Entangled Roots: The Role of Race in Policies that Separate Families

WASHINGTON, DC (November 14, 2018)—The Trump administration’s separation of families last summer, and its recent threats to reinstitute the policy, have drawn attention to the ways in which the government separates families. A new report from the Center for the Study of Social Policy examines the history of policies that separate families, and their entanglement with racism and discrimination. The report, Entangled Roots: The Role of Race in Policies that Separate Families, considers how the three publicly-funded systems that systematically separate families began to separate families of color more frequently than white families, and the legacy of that discrimination.

Consider for example:

  • Immigration enforcement. Though immigrants from Latin America make up an estimated 77 percent of the unauthorized population in the United States, they have constituted well over 90 percent of immigrants removed by U.S. Immigration and Customs Enforcement (ICE) in recent years.
  • Parental incarceration. In 2009, 11.4 percent of African-American children had a parent in prison, compared to 3.5 percent of Hispanic children and 1.8 percent of white children.
  • Removal from the home. One study found that 4.9 percent of white children will experience foster care placement before their eighteenth birthday, compared to 15.4 percent of Native American children and 11 percent of black children

“Racism has always played a central role in the publicly funded systems that separate families,” writes author Elisa Minoff. “It is time for us to step back and question the underlying assumptions shaping these systems, and the policies they implement.”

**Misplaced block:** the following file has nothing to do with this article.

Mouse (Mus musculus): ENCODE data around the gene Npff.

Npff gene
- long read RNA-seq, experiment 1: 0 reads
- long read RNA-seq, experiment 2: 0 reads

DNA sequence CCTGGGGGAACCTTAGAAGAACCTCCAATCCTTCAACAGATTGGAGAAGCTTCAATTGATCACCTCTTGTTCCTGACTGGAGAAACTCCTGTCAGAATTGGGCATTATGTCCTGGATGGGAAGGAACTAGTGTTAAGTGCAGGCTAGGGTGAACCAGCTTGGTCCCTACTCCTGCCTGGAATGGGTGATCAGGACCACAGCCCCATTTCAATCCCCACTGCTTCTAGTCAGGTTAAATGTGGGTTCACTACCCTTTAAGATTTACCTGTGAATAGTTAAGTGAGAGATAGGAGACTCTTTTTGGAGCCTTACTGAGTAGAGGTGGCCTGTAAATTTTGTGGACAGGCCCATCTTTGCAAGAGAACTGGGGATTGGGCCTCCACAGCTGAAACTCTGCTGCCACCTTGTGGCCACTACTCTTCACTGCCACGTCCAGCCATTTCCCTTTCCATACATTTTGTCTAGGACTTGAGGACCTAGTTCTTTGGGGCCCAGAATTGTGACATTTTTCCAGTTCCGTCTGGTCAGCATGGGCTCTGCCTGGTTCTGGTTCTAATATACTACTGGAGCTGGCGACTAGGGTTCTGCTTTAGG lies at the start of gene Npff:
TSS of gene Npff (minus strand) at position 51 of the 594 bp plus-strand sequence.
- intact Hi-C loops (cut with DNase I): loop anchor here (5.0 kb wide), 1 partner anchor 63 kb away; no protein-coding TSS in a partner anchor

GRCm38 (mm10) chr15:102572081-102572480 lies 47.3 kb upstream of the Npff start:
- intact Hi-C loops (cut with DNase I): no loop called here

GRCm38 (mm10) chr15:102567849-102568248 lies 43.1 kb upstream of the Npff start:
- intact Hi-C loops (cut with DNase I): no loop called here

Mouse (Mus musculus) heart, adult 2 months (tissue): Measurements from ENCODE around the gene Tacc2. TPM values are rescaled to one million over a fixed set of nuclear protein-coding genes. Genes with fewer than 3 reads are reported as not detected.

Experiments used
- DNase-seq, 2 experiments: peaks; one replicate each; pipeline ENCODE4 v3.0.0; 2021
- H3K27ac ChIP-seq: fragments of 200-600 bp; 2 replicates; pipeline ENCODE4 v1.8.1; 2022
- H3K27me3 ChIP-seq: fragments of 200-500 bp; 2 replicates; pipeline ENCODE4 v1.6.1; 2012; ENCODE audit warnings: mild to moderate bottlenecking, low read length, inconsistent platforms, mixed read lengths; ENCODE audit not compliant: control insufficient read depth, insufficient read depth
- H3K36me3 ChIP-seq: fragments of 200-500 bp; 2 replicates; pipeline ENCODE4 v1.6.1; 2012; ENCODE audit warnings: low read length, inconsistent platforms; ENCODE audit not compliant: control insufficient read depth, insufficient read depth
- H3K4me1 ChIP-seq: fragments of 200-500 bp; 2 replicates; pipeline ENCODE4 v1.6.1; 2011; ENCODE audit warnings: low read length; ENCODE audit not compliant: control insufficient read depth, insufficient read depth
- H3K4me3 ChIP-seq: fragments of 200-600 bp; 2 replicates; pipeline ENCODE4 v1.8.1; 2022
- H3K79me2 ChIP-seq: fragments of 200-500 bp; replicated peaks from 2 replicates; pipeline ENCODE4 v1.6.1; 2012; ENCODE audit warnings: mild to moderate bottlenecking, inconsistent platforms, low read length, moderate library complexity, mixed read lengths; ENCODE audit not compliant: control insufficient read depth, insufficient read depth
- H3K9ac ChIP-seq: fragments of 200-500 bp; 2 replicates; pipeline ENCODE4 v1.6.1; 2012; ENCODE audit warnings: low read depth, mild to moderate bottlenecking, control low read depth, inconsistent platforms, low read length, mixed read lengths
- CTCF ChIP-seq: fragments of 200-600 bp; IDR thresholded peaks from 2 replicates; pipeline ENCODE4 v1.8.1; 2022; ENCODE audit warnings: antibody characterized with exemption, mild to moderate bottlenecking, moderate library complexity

The report calls on policymakers “to end the routine separation of children from their parents. Family separations should be rare, and their harm to children should be mitigated in the extremely unusual circumstances when they are necessary.”

“Above all, we need to heed the voices of the children themselves. Terrence, who was fifteen when his mother was arrested for drug use, fended for himself for five months before finally receiving help. He explained how policy should have responded to his family’s situation: ‘I think they shouldn’t have took my mama to jail. Just made her go to court, and give her some community service, or some type of alternative, where she can go to the program down the street. Give her the opportunity to make up for what she did. Using drugs, she’s hurting herself. You take her away from me, now you’re hurting me.’”

Visit www.CSSP.org to read the full report.

About CSSP. The Center for the Study of Social Policy is a national, non-profit policy organization that connects community action, public system reform, and policy change to create a fair and just society. We work to achieve a racially, economically, and socially just society in which all children and families thrive by translating ideas into action, promoting public policies grounded in equity, supporting strong and inclusive communities, and advocating with and for all children and families marginalized by public policies and institutional practices.